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Extracting Baseball Wisdom from Olympic Curling

While Jim’s in Scotland, let’s learn wisdom from a game that originated in Scotland.

Curling in Beijing.
Curling in Beijing.
Photo by LILLIAN SUWANRUMPHA/AFP via Getty Images

Perhaps the second most exciting game in the world is curling. Curling is played on ice. Players push heavy granite stones across the ice. Friction is low because contact between the stone and ice is small (each stone’s bottom is convex and the ice is pebbled). Friction is reduced further because the stone is so heavy that a micro-layer of water forms on the ice pebbles. As the stone travels, the shooting team can sweep the ice in front of the stone which changes how the stone travels.

“The first written evidence [of curling] appeared in Latin, when in 1540, John McQuhin, a notary in Paisley, Scotland, recorded in his protocol book a challenge between John Sclater, a monk in Paisley Abbey and Gavin Hamilton, a representative of the Abbot. The report indicated that Sclater threw a stone along the ice three times and asserted that he was ready for the agreed contest.” — World Curling Federation website

Last week I watched the USA’s mixed doubles team compete in the Olympics. I watched their first four matches, each about 2 hours long. Let’s look at two areas:

  • similarities between curling and baseball.
  • wisdom in curling applied to baseball.

Curling and baseball have similarities.

Strategy (taking into consideration your opponents’ capabilities and their next moves) can change the outcome of the game.

The mental game is important because both games involve a high rate of failures. Significant surprises happen, too. Both games require mental discipline and strength to be successful.

Both games are relatively slow paced. In 2021, the time per pitch was about 1.3 minutes (total game time divided by total pitches, data from Baseball Reference). The time per stone pushed down the ice was 1.5 minutes (480 minutes for four mixed doubles curling matches with 329 stones). Caveat – I watched a replay and possibly time between ends was edited out. The pace of curling is slightly slower than baseball. As an exclamation point to the slow pace of shots, the curling stones move at a glacial speed compared to a pitched baseball.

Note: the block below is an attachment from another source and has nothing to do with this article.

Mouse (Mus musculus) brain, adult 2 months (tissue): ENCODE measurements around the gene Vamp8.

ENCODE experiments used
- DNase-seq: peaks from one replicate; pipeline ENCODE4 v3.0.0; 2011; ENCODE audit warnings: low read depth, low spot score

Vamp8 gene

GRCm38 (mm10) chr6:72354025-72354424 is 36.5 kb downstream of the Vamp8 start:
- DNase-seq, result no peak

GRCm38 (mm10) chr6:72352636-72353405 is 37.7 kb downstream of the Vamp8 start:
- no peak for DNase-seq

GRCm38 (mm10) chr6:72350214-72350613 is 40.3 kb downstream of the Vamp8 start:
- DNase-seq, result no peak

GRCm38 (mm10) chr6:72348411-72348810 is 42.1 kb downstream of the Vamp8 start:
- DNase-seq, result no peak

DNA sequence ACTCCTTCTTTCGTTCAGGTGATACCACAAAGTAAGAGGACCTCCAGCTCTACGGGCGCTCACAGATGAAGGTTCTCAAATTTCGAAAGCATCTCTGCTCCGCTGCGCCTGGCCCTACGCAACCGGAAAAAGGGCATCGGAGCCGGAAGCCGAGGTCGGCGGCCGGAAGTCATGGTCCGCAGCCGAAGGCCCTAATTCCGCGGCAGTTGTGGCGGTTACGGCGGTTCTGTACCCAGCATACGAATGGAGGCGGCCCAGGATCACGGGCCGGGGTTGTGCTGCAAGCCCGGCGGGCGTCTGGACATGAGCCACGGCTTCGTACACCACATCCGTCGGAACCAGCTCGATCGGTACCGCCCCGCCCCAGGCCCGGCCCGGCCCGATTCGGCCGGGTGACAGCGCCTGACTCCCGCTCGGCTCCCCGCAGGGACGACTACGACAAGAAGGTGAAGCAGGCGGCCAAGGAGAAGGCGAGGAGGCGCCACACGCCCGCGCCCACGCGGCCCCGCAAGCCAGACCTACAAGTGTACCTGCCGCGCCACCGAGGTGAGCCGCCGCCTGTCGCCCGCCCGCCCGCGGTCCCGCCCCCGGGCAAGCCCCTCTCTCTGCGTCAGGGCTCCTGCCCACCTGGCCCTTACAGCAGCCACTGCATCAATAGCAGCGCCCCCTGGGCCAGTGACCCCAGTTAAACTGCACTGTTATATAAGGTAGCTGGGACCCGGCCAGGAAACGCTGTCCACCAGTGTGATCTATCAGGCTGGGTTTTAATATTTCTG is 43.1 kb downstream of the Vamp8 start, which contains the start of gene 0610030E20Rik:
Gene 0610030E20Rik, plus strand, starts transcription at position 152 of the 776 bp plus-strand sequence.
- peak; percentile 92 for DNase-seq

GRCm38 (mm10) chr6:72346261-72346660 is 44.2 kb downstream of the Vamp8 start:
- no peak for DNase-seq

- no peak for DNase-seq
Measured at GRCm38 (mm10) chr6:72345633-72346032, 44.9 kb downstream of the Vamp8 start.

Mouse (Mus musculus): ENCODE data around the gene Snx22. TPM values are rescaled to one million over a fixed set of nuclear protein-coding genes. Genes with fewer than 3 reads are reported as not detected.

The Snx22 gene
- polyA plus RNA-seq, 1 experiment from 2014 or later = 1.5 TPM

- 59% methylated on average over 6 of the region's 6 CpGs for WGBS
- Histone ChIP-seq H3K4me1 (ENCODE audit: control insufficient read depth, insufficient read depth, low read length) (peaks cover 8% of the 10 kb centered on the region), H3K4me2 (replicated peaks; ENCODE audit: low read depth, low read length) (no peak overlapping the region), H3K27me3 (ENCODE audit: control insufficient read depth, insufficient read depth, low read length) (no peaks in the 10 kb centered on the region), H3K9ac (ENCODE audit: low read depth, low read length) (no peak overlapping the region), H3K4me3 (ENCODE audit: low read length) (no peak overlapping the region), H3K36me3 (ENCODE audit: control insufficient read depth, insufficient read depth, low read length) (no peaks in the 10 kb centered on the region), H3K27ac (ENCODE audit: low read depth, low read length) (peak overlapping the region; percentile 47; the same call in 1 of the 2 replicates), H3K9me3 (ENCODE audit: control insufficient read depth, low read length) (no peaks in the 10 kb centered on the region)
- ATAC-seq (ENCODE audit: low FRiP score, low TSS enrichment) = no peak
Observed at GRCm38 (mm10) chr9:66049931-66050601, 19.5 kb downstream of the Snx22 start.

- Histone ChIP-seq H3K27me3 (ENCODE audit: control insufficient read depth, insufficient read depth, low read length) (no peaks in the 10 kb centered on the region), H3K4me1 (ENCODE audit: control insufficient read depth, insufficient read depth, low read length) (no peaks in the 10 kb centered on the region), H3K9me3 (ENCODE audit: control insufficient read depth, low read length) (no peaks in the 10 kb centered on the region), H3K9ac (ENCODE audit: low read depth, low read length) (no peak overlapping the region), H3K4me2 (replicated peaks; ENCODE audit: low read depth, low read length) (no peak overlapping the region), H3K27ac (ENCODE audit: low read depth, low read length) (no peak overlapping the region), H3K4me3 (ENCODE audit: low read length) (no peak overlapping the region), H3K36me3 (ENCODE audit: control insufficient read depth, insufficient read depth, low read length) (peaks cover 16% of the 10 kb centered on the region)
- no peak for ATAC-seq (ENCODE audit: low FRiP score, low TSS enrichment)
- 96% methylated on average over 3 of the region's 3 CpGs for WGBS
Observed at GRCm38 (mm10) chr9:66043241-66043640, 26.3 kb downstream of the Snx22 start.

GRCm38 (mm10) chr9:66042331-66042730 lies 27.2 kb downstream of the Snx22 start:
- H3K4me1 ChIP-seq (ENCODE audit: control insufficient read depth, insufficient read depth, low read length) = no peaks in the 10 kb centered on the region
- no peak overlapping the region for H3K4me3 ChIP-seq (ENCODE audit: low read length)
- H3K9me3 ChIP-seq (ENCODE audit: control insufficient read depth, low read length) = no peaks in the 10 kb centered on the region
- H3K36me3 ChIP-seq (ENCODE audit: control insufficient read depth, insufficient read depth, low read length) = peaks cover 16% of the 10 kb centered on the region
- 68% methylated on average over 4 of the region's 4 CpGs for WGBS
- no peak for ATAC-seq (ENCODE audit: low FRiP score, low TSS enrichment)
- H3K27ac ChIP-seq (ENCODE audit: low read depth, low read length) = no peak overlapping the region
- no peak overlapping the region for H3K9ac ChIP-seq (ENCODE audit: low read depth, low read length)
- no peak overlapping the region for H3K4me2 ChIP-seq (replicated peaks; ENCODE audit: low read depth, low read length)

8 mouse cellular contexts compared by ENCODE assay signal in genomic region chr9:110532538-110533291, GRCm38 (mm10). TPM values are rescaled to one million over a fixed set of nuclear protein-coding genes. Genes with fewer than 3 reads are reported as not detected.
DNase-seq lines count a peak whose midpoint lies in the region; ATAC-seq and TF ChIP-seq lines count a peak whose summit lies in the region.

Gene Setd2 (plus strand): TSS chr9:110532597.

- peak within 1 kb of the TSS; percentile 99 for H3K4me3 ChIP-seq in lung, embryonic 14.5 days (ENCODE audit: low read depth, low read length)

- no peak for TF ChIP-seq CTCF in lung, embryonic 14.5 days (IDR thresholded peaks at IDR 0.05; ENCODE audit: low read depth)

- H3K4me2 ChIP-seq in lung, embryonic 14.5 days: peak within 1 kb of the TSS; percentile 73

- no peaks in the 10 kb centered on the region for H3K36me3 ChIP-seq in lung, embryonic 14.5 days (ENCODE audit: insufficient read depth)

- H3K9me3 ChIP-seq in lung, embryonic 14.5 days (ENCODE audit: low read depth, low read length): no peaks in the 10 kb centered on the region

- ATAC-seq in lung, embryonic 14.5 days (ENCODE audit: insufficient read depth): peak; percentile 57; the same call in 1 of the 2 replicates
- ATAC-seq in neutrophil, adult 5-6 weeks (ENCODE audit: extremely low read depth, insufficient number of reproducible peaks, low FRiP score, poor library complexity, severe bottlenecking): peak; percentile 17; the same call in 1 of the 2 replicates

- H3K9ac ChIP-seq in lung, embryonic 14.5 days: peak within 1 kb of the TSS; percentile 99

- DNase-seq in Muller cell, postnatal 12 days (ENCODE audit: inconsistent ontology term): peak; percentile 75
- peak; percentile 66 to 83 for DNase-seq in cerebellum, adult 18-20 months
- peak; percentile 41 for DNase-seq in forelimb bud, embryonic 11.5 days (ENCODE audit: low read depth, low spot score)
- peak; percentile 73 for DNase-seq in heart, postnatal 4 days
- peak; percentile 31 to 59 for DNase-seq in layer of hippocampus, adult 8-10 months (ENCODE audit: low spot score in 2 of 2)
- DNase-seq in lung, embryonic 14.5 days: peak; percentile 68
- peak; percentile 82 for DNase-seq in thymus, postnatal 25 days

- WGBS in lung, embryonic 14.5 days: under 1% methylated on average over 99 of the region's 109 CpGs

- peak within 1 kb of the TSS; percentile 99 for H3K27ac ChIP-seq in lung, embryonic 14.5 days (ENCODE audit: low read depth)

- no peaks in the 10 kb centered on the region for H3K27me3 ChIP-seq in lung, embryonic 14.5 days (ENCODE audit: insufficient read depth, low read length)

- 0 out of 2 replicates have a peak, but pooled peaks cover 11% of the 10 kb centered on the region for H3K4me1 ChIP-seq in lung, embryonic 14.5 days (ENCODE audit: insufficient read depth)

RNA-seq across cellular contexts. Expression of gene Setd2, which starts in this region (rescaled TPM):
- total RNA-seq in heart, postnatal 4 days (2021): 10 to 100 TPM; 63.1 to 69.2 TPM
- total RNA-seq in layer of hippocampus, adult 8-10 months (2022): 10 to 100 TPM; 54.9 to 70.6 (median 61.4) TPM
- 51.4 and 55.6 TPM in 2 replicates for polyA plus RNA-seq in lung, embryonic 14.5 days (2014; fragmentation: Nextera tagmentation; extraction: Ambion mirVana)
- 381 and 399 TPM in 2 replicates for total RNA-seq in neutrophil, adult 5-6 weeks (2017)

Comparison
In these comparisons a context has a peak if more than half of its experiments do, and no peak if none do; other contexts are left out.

The pitcher must release the ball before he steps off the rubber, while the curler must release the stone before it passes the hog line.

When a curling team declares a power play, it’s similar to a baseball player swinging for the fences. During play, stones can be stacked in the scoring area, similar to baseball where runners can be added to the bases.

The mixed doubles matches had 8 ends. This is similar to baseball games which normally have 9 innings. And there are exceptions like 7 inning doubleheaders. In case of ties in curling, extra ends are played which is similar to extra innings in baseball.

Curling wisdom can apply to baseball.

In curling, players who know the angles have an advantage in bumping stones. In baseball, players with bat speed and who know the best swing angles can hit the baseball farther. Outfielders who run the right direction have the shortest distance to travel to the ball. The wisdom applied to baseball is know the importance of angles.

Curling teams who constantly exchanged information during the shot (remember the glacial speed of the stones) seemed to execute their shots better. I’m less certain about the Italians who seemed to constantly bicker. Perhaps it was just the nature of the Italian language. The wisdom applied to baseball is that exchanging information during the game contributes to team success.

Curling teams pushed their stone with perfect technique, except the Italians who lost a stone by crossing the hog line without letting go of the stone’s handle. Then they used their athletic ability to sweep to correct when the ice did not play as expected. Similarly, baseball players often swing with perfect technique and then use their athletic ability to adjust during the swing because the pitch did not move as expected. The wisdom applied to baseball is that athleticism and technique are equally important.

In curling, statistics can be deceptive because scoring happens after the last shot in each end. Stones in scoring position before the last shot either remained in scoring position, influenced the final position, or were swept away before the last shot was completed. In curling every shot is influenced by both the stones in scoring position and consideration of the opponents next shot. Similarly, in baseball statistics can be deceptive because scoring only happens when runners cross home plate. If the runner does not score before the end of the inning, that scoring opportunity is lost. The wisdom applied to baseball is that every pitch is influenced by runners on base and by the next batter.

Once per curling match, players can call time out to talk with their coach. The coach and players are microphoned so fans get a feel for how they think in a critical situation. Perhaps during baseball mound visits, the participants in the mound visits should be microphoned so fan can enjoy what is often a boring minute. The wisdom applied to baseball is that fans enjoy hearing the manager and players talk about strategy during each game.

In summary, five pieces of wisdom from curling can be applied to baseball.

  • Know the importance of angles.
  • Exchanging information during the game contributes to team success.
  • Athleticism and technique are equally important.
  • Every pitch is influenced by runners on base and by the next batter.
  • Fans enjoy hearing the manager and players talk about strategy during each game.